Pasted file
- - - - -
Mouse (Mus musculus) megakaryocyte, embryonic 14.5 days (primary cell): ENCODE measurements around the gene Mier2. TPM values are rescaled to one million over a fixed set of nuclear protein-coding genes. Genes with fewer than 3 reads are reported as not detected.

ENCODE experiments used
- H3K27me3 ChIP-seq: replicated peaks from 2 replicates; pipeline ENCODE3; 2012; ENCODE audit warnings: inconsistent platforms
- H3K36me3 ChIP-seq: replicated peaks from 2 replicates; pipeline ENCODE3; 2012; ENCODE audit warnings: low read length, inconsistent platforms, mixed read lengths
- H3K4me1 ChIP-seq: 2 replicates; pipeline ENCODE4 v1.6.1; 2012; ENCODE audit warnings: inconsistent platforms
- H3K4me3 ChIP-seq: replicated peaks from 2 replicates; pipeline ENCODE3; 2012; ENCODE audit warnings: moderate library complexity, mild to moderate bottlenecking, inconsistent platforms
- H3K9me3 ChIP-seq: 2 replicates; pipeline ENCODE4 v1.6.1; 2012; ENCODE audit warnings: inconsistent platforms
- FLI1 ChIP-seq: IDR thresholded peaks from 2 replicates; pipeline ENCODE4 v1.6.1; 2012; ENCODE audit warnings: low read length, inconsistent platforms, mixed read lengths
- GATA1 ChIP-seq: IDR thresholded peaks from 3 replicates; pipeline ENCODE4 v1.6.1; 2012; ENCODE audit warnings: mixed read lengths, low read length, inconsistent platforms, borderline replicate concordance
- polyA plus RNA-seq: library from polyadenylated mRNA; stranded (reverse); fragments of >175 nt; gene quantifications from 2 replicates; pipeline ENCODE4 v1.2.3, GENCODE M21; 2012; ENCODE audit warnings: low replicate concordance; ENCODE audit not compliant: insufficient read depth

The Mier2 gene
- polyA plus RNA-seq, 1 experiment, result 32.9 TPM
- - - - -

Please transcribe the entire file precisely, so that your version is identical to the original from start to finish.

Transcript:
Mouse (Mus musculus) megakaryocyte, embryonic 14.5 days (primary cell): ENCODE measurements around the gene Mier2. TPM values are rescaled to one million over a fixed set of nuclear protein-coding genes. Genes with fewer than 3 reads are reported as not detected.

ENCODE experiments used
- H3K27me3 ChIP-seq: replicated peaks from 2 replicates; pipeline ENCODE3; 2012; ENCODE audit warnings: inconsistent platforms
- H3K36me3 ChIP-seq: replicated peaks from 2 replicates; pipeline ENCODE3; 2012; ENCODE audit warnings: low read length, inconsistent platforms, mixed read lengths
- H3K4me1 ChIP-seq: 2 replicates; pipeline ENCODE4 v1.6.1; 2012; ENCODE audit warnings: inconsistent platforms
- H3K4me3 ChIP-seq: replicated peaks from 2 replicates; pipeline ENCODE3; 2012; ENCODE audit warnings: moderate library complexity, mild to moderate bottlenecking, inconsistent platforms
- H3K9me3 ChIP-seq: 2 replicates; pipeline ENCODE4 v1.6.1; 2012; ENCODE audit warnings: inconsistent platforms
- FLI1 ChIP-seq: IDR thresholded peaks from 2 replicates; pipeline ENCODE4 v1.6.1; 2012; ENCODE audit warnings: low read length, inconsistent platforms, mixed read lengths
- GATA1 ChIP-seq: IDR thresholded peaks from 3 replicates; pipeline ENCODE4 v1.6.1; 2012; ENCODE audit warnings: mixed read lengths, low read length, inconsistent platforms, borderline replicate concordance
- polyA plus RNA-seq: library from polyadenylated mRNA; stranded (reverse); fragments of >175 nt; gene quantifications from 2 replicates; pipeline ENCODE4 v1.2.3, GENCODE M21; 2012; ENCODE audit warnings: low replicate concordance; ENCODE audit not compliant: insufficient read depth

The Mier2 gene
- polyA plus RNA-seq, 1 experiment, result 32.9 TPM